Cytomegalovirus (CMV) is a human beta-herpesvirus with a prevalence of 60–100% in the adult population. The link between CMV-infection, immunosenescence and longevity has recently been a subject of great interest [6, 7]. Despite frequent reactivation of latent CMV in the elderly as suggested by increased anti-CMV antibodies and viral shedding in the urine  there are no reports about overt CMV-disease in immunocompetent elderly persons. T cells are essential for the control of viral replication, spread and disease [9–12]. In CMV-seropositive elderly persons up to 25% of the total CD8+ T cell pool can be specific for CMV with the epitope NLVPMVATV of the pp65 matrix protein (CMVNLV) being immunodominant . These CMV-specific cells show a highly differentiated effector phenotype [14–16] and express markers for cytotoxicity [14, 16]. They are proinflammatory , and to a high degree clonally expanded [13, 17, 18]. This has led to the suggestion that CMV-specific T cell clones take up a lot of space and may therefore be responsible for the loss of T cells of other specificities, such as for instance for Epstein-Barr virus (EBV) . The proinflammatory properties of the steadily increasing number of CMV-specific T cells may represent an additional problem, as age-related subclinical inflammatory processes termed "inflamm-ageing" can be enhanced . Inflammation is known to support the development and progression of age-related diseases such as for instance Alzheimer's disease . In longitudinal studies on octo- and nonagenerians CMV-seropositivity has also been linked to the so-called "immune-risk phenotype" and with increased mortality [22, 23].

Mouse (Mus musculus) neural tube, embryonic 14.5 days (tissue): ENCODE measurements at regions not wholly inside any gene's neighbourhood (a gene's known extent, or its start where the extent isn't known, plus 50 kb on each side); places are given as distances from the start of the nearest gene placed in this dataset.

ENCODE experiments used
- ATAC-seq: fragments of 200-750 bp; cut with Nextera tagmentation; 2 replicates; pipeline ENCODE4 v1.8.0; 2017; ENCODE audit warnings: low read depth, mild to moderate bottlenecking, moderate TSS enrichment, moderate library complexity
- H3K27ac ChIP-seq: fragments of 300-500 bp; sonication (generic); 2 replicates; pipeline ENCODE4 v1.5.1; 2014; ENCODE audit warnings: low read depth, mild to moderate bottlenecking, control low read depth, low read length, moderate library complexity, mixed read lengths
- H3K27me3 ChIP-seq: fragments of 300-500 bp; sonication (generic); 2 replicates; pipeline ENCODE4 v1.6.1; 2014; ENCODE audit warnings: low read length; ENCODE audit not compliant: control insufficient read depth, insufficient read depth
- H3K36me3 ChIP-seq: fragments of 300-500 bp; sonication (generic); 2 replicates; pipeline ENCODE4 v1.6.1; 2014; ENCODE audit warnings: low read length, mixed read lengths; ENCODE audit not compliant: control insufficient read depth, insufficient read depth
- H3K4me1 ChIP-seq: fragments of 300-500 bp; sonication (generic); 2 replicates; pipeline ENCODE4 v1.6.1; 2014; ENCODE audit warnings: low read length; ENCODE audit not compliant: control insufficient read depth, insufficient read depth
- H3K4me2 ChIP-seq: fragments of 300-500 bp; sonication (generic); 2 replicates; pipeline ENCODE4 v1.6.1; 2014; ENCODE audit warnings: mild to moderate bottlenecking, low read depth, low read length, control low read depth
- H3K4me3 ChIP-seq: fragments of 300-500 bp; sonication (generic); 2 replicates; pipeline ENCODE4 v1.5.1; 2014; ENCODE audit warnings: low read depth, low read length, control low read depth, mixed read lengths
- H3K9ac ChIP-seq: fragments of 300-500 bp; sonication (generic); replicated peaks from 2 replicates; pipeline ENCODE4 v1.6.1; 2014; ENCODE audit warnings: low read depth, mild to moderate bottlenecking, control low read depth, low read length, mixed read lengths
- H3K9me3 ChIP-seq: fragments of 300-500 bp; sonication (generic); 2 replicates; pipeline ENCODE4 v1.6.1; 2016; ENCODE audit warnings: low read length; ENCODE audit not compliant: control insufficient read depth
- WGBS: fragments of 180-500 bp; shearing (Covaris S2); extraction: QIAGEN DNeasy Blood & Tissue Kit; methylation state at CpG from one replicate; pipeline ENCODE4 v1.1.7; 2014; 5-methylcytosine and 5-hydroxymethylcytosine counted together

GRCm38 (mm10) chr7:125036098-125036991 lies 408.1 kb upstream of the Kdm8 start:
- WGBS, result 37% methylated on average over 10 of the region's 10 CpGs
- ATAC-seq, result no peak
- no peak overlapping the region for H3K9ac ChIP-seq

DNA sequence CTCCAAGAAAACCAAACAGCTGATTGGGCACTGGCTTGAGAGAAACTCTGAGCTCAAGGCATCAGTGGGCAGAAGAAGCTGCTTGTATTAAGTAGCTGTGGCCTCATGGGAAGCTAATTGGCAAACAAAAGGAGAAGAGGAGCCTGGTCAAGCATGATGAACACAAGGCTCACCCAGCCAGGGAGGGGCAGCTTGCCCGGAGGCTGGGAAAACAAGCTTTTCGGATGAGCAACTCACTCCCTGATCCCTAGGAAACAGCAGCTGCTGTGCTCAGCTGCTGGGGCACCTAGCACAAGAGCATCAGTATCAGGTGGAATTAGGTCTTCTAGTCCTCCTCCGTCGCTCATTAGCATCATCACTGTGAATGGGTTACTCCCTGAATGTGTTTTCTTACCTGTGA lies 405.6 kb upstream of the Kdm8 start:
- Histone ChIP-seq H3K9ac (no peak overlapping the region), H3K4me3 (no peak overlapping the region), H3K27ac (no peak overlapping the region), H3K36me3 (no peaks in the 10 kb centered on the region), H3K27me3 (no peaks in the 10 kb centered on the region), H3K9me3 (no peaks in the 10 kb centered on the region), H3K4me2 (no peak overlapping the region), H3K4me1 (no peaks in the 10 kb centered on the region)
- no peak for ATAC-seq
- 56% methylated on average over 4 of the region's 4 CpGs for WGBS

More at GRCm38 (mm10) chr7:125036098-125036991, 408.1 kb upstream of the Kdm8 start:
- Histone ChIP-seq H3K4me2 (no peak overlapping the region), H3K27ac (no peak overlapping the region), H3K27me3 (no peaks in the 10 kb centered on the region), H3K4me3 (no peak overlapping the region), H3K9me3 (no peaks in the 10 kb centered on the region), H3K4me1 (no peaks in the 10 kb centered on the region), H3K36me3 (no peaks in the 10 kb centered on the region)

Despite the obvious importance of CMV infection in old age little is known about the clonal composition of CMV-specific T cells in apparently healthy elderly persons. We therefore analyzed the clonal composition of CD8+ T cells, which are specific for the HLA-A*0201-restricted, immunodominant pp65-derived epitope NLVPMVATV [24, 25] in persons of different age.
Results and discussion
Stimulation of CD8+ T cells with CMVNLV-peptide leads to expansion of CMVNLV-specific cells with restricted V beta usage
CD8+ T cells were isolated from peripheral blood of healthy donors of different age groups and were cultivated for 14 days in the presence of the immunodominant, HLA A*0201-restricted CMV-derived peptide NLVPMVATV, IL-2 and autologous irradiated feeder cells. The frequencies of CMVNLV-specific CD8+ T cells were determined ex vivo and were 0.6% ± 0.7, 1.7% ± 0.8, and 1.7 ± 1.9, for young, middle-aged and elderly donors respectively (mean ± SD; p < 0.05 for young vs. middle-aged and young vs. old). Irrespective of age, high frequencies of CMVNLV-specific T cells were obtained for most donors after 14 days of culture (mean 77.0% ± 14.9). Figure 1A shows examples of pentamer-FACS-stainings before and after culture for one young, one middle-aged and one elderly donor.